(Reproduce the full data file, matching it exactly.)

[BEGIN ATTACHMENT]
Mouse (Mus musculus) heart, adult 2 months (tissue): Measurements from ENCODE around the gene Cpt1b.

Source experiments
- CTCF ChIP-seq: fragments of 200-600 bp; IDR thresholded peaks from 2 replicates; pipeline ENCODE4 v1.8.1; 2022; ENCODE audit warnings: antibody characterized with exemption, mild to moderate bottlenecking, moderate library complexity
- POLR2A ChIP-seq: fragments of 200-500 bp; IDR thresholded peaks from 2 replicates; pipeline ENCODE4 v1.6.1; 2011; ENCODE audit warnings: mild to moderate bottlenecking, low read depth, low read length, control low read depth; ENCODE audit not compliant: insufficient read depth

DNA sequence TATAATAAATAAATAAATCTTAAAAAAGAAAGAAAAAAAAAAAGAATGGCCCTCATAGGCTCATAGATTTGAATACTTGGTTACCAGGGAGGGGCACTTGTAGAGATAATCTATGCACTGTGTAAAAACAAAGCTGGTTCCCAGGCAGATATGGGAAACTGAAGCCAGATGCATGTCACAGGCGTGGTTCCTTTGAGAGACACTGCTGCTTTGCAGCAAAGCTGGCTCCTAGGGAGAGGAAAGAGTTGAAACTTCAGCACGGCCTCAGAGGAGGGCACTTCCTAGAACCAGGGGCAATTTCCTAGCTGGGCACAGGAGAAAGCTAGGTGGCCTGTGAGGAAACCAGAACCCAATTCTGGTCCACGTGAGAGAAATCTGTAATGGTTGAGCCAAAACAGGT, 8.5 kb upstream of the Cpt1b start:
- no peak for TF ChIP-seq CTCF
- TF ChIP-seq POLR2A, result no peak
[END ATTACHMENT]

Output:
Mouse (Mus musculus) heart, adult 2 months (tissue): Measurements from ENCODE around the gene Cpt1b.

Source experiments
- CTCF ChIP-seq: fragments of 200-600 bp; IDR thresholded peaks from 2 replicates; pipeline ENCODE4 v1.8.1; 2022; ENCODE audit warnings: antibody characterized with exemption, mild to moderate bottlenecking, moderate library complexity
- POLR2A ChIP-seq: fragments of 200-500 bp; IDR thresholded peaks from 2 replicates; pipeline ENCODE4 v1.6.1; 2011; ENCODE audit warnings: mild to moderate bottlenecking, low read depth, low read length, control low read depth; ENCODE audit not compliant: insufficient read depth

DNA sequence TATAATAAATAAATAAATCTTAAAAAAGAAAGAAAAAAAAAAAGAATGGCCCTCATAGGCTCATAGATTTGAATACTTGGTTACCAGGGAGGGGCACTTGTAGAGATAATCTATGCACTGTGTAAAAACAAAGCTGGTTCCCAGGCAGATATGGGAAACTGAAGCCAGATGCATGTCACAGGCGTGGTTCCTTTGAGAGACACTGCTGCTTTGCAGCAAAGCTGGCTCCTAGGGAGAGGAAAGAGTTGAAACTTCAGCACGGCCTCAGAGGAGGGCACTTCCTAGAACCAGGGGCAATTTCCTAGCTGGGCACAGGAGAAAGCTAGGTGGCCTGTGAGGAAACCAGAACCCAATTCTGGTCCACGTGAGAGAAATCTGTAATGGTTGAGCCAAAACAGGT, 8.5 kb upstream of the Cpt1b start:
- no peak for TF ChIP-seq CTCF
- TF ChIP-seq POLR2A, result no peak